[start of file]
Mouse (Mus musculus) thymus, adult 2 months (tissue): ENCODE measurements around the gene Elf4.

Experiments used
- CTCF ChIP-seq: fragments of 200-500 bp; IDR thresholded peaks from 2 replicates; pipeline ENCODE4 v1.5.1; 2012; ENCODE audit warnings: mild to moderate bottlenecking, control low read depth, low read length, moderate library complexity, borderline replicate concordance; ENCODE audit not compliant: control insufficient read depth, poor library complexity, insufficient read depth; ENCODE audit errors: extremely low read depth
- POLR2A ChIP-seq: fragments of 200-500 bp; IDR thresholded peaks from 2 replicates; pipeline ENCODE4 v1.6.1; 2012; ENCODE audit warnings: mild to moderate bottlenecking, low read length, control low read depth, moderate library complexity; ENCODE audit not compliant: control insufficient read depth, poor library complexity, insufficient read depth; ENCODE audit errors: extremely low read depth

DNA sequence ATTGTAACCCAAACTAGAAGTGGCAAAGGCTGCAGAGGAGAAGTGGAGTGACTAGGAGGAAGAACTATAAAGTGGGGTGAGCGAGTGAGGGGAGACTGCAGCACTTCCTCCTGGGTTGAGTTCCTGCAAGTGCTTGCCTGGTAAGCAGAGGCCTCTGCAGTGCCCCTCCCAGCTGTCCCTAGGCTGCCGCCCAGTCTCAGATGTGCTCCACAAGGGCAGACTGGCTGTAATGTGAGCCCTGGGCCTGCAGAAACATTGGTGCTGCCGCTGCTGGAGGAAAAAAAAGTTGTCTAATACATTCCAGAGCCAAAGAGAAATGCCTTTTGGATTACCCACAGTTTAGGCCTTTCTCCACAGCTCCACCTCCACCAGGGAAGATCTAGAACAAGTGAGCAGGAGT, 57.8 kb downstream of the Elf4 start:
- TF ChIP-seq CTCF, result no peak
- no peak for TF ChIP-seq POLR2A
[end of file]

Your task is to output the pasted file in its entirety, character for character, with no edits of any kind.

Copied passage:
Mouse (Mus musculus) thymus, adult 2 months (tissue): ENCODE measurements around the gene Elf4.

Experiments used
- CTCF ChIP-seq: fragments of 200-500 bp; IDR thresholded peaks from 2 replicates; pipeline ENCODE4 v1.5.1; 2012; ENCODE audit warnings: mild to moderate bottlenecking, control low read depth, low read length, moderate library complexity, borderline replicate concordance; ENCODE audit not compliant: control insufficient read depth, poor library complexity, insufficient read depth; ENCODE audit errors: extremely low read depth
- POLR2A ChIP-seq: fragments of 200-500 bp; IDR thresholded peaks from 2 replicates; pipeline ENCODE4 v1.6.1; 2012; ENCODE audit warnings: mild to moderate bottlenecking, low read length, control low read depth, moderate library complexity; ENCODE audit not compliant: control insufficient read depth, poor library complexity, insufficient read depth; ENCODE audit errors: extremely low read depth

DNA sequence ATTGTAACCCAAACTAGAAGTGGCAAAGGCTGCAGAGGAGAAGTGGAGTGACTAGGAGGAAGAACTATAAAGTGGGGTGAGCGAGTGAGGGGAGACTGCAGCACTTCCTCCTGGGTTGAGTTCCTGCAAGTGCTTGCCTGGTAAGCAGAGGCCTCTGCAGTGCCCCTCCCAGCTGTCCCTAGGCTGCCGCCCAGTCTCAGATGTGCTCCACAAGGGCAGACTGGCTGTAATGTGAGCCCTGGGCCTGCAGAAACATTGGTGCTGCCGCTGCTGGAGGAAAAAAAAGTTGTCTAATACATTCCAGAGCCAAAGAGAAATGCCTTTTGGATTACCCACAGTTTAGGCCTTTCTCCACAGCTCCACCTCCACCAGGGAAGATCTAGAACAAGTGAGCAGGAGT, 57.8 kb downstream of the Elf4 start:
- TF ChIP-seq CTCF, result no peak
- no peak for TF ChIP-seq POLR2A